This semester I am spending a few days a week working in the schools. Because I am working towards my LSSP license (Licensed Specialist in School Psychology), I am required to log hundreds of supervised hours, wherein I tote around funny looking accessories and test batteries, and pester teachers to let me meet with their students outside of the classroom. I've seen all kinds of hurt in these kids, but most of all, I've observed the power of uninterrupted attention. I am constantly reminding myself that I am not able to "fix" any of these student's struggles. I can't save them, and no matter how hard I try, I will never be able to. Not to say I can't help. But I'll never be their superwoman.
Because I commute over an hour each way, I have time (on most days) to sit and think. I think about what I communicate to these kids. I think about what they communicate to me. And then I think about the real reason I started all of this psychology business in the first place: I wanted to believe that if I listened hard enough, I could help someone. Especially a "small" someone.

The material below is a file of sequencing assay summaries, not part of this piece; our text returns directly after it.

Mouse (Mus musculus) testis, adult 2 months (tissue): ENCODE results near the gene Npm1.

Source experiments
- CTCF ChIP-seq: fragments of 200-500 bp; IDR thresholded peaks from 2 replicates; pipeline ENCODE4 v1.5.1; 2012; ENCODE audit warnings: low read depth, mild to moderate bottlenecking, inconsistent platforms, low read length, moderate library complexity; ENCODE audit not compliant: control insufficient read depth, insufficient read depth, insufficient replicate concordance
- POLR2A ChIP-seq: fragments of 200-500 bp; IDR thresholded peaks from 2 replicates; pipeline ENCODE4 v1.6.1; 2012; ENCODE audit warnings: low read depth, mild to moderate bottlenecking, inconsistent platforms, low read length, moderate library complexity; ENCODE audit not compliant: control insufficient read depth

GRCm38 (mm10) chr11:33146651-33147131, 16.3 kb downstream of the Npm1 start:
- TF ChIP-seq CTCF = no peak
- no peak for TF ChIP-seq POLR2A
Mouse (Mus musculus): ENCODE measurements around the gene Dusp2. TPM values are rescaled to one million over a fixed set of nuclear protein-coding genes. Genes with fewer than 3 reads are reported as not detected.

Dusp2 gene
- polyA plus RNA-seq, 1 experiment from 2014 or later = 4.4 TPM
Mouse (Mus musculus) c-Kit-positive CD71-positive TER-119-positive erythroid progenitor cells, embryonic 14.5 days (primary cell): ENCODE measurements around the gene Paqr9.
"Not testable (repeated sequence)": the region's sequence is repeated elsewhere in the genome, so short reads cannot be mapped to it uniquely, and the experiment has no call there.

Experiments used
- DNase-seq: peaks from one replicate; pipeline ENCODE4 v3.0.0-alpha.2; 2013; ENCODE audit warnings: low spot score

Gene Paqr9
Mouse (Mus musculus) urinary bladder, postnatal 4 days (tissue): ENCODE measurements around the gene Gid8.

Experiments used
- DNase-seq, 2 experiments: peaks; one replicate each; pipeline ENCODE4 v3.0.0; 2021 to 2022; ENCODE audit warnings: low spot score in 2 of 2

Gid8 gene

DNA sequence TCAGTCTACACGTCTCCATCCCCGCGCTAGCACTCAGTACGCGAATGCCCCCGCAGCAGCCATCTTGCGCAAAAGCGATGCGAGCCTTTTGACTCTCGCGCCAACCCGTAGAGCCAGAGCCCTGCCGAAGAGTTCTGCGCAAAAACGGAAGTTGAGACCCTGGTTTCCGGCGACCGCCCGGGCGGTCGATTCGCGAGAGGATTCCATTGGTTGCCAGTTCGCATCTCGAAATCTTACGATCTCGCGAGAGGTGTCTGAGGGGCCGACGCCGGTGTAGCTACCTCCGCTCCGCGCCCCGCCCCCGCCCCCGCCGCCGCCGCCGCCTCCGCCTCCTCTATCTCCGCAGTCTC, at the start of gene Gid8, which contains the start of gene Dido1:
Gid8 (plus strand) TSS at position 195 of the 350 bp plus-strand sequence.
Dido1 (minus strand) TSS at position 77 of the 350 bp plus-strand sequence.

But, while driving down Hwy 69 for the 157th time, I realized that somewhere in this process of listening to other people, I've lost some of my ability to listen to myself. I exert so much energy during the day taking in the rest of the world, that somewhere along the way, I became too lazy to give myself the same amount of uninterrupted attention.
I have several looming decisions to make in the next few months, and, truth be told, I'm not sure I trust myself to make them. I don't need someone to listen to me, necessarily. I don't need my therapist, or my friends, or my family to hint at what I should do. But, I think, I need to spend some time with myself and really listen. Well, let me rephrase that. I don't think this. I know this.
After all, I do have quite a bit of practice.